2.5% from 2006 to 2007. Despite this, Japan remained Australia’s largest export
Relations initially were not as close as they were under Howard as the Rudd
government pressed Japan to curb its whaling in the Southern Ocean. Despite a rough
start, relations have improved in recent months. Rudd has sought to portray tensions
over Japan’s whaling as “disagreement between friends” that was not likely to
“undermine in any way the strong and positive nature of our bilateral relationship.”93
During Prime Minister Rudd’s June 2008 visit to Japan, he and Prime Minister
Yasuo Fukuda issued a Joint Statement on Comprehensive Strategic, Security, and
Economic Partnership which signaled the intention of the two governments to
continue cooperation in a broad range of policy areas.94
India. Minister for Foreign Affairs Stephen Smith has stated that “While many
commentators have been focusing on the rise of China, not enough attention has been
paid to the rise of India.... As the world sees the potential of an Asian/Pacific century
unfold, Australia sees India at the heart of this historic shift in political and economic
influence.” At the core of Australia’s relationship with India is expanding trade.
Australian trade with India has been expanding by 30% per year over the past five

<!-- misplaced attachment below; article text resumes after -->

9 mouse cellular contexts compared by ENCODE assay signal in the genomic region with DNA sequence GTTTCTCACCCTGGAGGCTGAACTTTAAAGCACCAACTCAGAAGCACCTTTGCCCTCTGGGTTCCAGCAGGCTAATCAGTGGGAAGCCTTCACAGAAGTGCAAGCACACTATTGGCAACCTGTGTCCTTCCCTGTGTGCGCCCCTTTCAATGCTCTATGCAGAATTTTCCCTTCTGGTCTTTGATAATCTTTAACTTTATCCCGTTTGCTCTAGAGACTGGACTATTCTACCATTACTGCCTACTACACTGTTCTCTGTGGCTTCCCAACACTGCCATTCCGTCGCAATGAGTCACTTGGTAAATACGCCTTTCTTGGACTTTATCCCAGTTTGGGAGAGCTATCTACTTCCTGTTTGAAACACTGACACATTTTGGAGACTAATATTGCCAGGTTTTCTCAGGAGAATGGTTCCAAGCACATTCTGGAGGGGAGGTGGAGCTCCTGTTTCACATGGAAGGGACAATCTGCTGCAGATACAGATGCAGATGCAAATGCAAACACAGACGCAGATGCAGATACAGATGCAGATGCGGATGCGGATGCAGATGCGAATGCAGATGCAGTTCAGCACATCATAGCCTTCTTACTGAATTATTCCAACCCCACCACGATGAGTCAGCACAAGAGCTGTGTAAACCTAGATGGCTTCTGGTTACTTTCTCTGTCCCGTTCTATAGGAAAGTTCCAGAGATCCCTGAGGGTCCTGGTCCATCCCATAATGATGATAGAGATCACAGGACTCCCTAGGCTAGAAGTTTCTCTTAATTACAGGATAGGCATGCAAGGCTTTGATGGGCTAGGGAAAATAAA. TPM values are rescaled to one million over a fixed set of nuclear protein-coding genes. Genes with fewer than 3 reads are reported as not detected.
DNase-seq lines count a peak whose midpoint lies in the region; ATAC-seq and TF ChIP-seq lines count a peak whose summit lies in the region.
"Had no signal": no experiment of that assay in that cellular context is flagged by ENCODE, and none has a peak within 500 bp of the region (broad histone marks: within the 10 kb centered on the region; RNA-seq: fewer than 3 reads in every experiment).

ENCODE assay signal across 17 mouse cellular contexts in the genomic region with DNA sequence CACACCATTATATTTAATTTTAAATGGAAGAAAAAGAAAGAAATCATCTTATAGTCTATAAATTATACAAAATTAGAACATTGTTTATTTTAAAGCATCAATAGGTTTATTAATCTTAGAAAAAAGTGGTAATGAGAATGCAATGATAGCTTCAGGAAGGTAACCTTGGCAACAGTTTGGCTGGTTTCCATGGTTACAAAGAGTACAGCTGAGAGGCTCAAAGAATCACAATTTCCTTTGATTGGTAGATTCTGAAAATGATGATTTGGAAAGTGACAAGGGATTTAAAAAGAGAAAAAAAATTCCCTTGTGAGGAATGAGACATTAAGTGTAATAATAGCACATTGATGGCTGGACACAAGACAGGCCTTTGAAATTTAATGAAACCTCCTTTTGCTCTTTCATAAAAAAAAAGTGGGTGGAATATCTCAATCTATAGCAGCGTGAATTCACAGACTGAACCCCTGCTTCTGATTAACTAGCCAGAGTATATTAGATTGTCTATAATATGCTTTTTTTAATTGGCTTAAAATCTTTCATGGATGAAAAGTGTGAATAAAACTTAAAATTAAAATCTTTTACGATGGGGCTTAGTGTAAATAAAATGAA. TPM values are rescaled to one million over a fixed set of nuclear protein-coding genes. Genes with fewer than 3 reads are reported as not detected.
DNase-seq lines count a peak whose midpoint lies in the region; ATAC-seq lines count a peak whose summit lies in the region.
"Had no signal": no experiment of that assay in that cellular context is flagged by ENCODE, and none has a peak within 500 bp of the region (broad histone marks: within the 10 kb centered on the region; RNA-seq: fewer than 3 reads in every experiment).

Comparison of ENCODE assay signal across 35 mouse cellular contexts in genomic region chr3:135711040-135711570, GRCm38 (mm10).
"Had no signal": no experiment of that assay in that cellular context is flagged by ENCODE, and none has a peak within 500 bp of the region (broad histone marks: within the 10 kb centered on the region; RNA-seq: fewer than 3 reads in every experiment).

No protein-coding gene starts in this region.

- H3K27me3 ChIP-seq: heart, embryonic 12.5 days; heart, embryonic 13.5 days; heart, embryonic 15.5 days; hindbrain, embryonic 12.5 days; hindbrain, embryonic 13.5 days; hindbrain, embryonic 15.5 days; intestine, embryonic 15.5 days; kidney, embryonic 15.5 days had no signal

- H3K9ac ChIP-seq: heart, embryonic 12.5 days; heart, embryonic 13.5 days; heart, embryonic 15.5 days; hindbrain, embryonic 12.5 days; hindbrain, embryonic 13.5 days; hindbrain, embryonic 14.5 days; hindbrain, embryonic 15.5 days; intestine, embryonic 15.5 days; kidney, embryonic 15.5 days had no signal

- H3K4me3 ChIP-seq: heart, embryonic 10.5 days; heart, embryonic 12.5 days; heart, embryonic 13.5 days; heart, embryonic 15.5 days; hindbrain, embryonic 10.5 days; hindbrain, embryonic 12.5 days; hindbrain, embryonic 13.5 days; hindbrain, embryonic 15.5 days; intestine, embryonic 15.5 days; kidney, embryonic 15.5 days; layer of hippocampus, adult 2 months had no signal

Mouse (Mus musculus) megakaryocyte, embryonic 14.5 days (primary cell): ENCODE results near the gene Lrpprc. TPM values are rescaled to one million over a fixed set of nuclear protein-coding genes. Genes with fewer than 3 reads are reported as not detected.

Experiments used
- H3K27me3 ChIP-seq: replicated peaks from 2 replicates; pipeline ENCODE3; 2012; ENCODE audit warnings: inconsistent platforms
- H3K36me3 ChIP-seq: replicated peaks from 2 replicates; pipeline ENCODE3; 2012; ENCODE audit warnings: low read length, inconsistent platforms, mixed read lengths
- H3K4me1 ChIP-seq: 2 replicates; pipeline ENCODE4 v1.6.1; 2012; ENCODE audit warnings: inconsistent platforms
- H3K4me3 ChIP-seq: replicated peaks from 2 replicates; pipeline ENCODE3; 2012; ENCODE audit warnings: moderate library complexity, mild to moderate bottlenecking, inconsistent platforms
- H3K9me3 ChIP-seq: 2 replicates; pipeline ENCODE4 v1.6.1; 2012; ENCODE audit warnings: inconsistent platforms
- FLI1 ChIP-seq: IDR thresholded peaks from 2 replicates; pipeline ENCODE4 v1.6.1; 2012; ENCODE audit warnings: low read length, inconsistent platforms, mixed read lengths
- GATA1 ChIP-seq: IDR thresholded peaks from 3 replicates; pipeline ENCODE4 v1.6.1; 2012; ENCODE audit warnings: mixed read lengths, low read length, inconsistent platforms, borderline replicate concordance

years. India and Australia have initiated a Free Trade Agreement feasability study.
The Rudd government believes India should have a permanent seat on the United
Nations Security Council.95 Australian Defence Minister Joel Fitzgibbon has stated
that maritime security and counterterror cooperation are potential areas for
cooperation between India and Australia.96 Foreign Minister Smith has reiterated the
90 Stephen Smith, MP, Minister for Foreign Affairs, “A Modern Australia for a New Era,”
Sydney April 9, 2008.
91 Daniel Flitton and K. Murphy, “Rudd’s Arrival at G8 to renew Japanese Ties,” The Age,
July 8, 2008.
92 Department of Foreign Affairs and Trade, Government of Australia, “Japan Country
Brief,” July 2008.
93 “Australia’s PM Visit to Japan and Indonesia Reaffirms Bilateral Relationships,” Global
Insight, June 13, 2008.
94 Department of Foreign Affairs and Trade, Government of Australia, “Japan Country
Brief,” July 2008.
95 The Hon. Stephen Smith MP, Minister for Foreign Affairs, “India: A New Relationship
for a New Century,” Department of Foreign Affairs and Trade,
[ h t t p : / / www.f o r e i gnmi n i s t e r . go v. a u ]
96 P.S. Suryanarana, “Australia for Practical Military Cooperation with India,” The Hindu,
Rudd government’s position that it will not lift a ban on uranium sales to India.97 The
Rudd government reversed the former Howard government’s decision to sell uranium
to India because India is not a signatory to the Nuclear Non-Proliferation Treaty.98